Scherrer Winery – It was J³ that introduced me to this winery when we attended the Spring Release Party. You would hardly know this place existed if it wasn’t for Google maps, and even they can point you in the wrong direction if you’re not careful. The warehouse space is located at the end of a dirt road off of Ross Station Road in Forestville (the same road that takes you to Iron Horse). On the day we went – probably because there was an event – there was a sign directing us to parking and entrance around the back of the warehouse, though J³ said this wasn’t there the last time they visited. Scherrer typically does tastings by appointment only, hosted by the winemaker, Fred. But they also host four release parties a year, where guests get to sample new wines, tasty bites, and mingle with the family. Fred’s father, Ed was hopping back and forth between two pouring stations of Pinot Noir and Cabernet Sauvignon, while Fred’s wife handled all the administrative duties. I believe their teenage son was helping with packaging the wines that guests purchased, while Fred’s mother was showing and selling beautiful watercolor paintings and cards. Not only do I love how family-oriented this operation is, but also that Fred and Ed both make themselves so accessible to guests. As Fred tells it on their website, he is at the winery every day doing nearly all of the work, with some help from friends and family here and there. And it certainly pays off! Their wines are elegant and true to form; particularly delicious are the Helfer Vineyard Chardonnay, King Family Vineyard Pinot Noir, Old and Mature Zinfandel, and Scherrer Vineyard Cabernet Sauvignon. The experience at Scherrer is warm and authentic, and I am so happy to add them to my list of favorites.

Ed and Fred taking a break to pose for a family photo

Ed and Fred Scherrer taking a break to pose for a family photo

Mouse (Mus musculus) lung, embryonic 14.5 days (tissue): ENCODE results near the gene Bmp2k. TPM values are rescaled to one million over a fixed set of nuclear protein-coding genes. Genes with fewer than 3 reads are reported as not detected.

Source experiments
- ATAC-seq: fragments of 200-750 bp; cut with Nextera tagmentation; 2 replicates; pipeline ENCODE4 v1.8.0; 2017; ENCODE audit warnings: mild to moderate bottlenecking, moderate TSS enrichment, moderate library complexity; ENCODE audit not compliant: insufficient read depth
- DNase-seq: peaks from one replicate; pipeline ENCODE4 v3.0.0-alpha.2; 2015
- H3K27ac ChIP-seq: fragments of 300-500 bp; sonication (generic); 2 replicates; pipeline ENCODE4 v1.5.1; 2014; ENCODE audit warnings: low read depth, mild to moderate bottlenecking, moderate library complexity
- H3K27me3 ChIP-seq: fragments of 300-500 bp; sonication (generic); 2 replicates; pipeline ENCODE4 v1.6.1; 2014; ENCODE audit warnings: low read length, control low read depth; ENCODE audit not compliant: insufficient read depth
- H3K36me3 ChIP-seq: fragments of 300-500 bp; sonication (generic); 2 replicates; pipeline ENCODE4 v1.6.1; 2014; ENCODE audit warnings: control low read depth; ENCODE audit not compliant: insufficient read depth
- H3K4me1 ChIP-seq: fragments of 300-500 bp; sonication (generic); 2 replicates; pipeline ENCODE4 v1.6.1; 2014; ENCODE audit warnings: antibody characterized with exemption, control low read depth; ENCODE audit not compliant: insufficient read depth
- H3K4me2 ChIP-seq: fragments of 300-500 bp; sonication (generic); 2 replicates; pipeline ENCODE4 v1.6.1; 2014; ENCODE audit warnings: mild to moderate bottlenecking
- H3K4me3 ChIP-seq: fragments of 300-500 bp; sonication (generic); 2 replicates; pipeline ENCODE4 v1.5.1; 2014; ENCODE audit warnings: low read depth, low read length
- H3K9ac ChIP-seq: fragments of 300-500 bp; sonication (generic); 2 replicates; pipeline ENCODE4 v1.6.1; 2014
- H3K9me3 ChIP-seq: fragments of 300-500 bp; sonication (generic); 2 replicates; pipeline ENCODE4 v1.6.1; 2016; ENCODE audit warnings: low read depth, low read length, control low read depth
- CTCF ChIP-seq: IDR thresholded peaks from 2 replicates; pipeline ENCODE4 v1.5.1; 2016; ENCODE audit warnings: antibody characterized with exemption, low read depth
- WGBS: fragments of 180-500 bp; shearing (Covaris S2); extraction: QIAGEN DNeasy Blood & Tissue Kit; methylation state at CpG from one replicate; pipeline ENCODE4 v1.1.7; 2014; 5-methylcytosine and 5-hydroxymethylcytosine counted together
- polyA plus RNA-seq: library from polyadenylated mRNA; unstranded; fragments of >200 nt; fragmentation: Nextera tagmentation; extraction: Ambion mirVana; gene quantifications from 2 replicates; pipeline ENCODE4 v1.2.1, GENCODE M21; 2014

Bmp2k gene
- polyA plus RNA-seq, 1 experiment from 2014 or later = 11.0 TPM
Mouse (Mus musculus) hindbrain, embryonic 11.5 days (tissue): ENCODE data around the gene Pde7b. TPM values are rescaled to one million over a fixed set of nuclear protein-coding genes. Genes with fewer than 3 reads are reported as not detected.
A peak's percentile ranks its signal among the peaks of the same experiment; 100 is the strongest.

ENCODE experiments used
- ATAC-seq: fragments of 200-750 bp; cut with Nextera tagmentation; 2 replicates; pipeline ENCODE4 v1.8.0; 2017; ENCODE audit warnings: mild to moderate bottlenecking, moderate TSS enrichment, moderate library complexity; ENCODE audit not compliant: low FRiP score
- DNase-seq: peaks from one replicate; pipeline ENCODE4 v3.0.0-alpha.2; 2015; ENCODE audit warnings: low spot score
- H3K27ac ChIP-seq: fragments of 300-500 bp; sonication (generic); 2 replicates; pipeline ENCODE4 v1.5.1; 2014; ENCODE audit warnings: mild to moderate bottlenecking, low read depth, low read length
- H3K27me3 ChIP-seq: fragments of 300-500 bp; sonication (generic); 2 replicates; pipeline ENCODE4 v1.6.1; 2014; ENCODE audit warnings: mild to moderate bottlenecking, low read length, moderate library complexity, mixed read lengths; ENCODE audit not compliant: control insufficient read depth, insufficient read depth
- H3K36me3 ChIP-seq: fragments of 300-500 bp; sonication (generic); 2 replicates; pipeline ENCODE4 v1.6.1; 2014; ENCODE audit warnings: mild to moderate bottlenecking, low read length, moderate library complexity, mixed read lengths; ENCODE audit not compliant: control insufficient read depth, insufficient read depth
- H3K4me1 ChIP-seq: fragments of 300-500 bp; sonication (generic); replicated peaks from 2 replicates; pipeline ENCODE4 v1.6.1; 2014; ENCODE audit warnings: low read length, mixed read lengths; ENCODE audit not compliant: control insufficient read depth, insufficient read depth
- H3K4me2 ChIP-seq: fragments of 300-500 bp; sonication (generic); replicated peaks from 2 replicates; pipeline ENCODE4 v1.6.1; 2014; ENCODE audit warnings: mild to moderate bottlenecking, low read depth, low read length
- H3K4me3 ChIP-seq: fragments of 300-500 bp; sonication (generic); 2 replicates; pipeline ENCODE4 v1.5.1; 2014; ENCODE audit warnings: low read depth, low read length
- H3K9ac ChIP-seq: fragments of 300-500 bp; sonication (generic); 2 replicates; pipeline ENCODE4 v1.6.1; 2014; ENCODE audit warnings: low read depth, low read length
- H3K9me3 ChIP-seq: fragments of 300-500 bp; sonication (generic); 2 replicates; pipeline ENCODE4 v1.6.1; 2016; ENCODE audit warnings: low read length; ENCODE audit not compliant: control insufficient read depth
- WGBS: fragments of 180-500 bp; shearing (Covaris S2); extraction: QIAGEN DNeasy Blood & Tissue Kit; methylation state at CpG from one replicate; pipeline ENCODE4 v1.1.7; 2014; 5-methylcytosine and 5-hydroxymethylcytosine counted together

Joseph Swan – My father introduced me to this winery many years ago when I first moved to the Bay Area. I remember being the only ones in the barrel room (also acting as tasting room) on a Spring Saturday morning. Fruit flies floated around us while we tasted multiple consecutive vintages of Pinot Noir, Zinfandel and Syrah. Although their wines are some of the best in the valley, there are no pretentious vibes or fancy frills here – just real good wine served by real friendly people. As Joseph Swan said it himself, “there are few more Civilized pleasures in life then good company, good food and good wine.” When he began this winery, he believed passionately that small wineries were the best kind of wineries. Since the wine carried his own name, he insisted on overseeing every aspect of fermentation to bottling, and considered himself personally responsible for every aspect of production. As a pioneer of Russian River Valley Pinot Noir, he paved the way for the current winemaker and co-owner, Rod Berglund, who is married to Joe’s daughter and co-owner, Lynn. When visiting the winery, it’s likely that you will get to sample an older vintage of Syrah or Zinfandel, and you will taste the depth of ageability that comes from small crops and persistent care.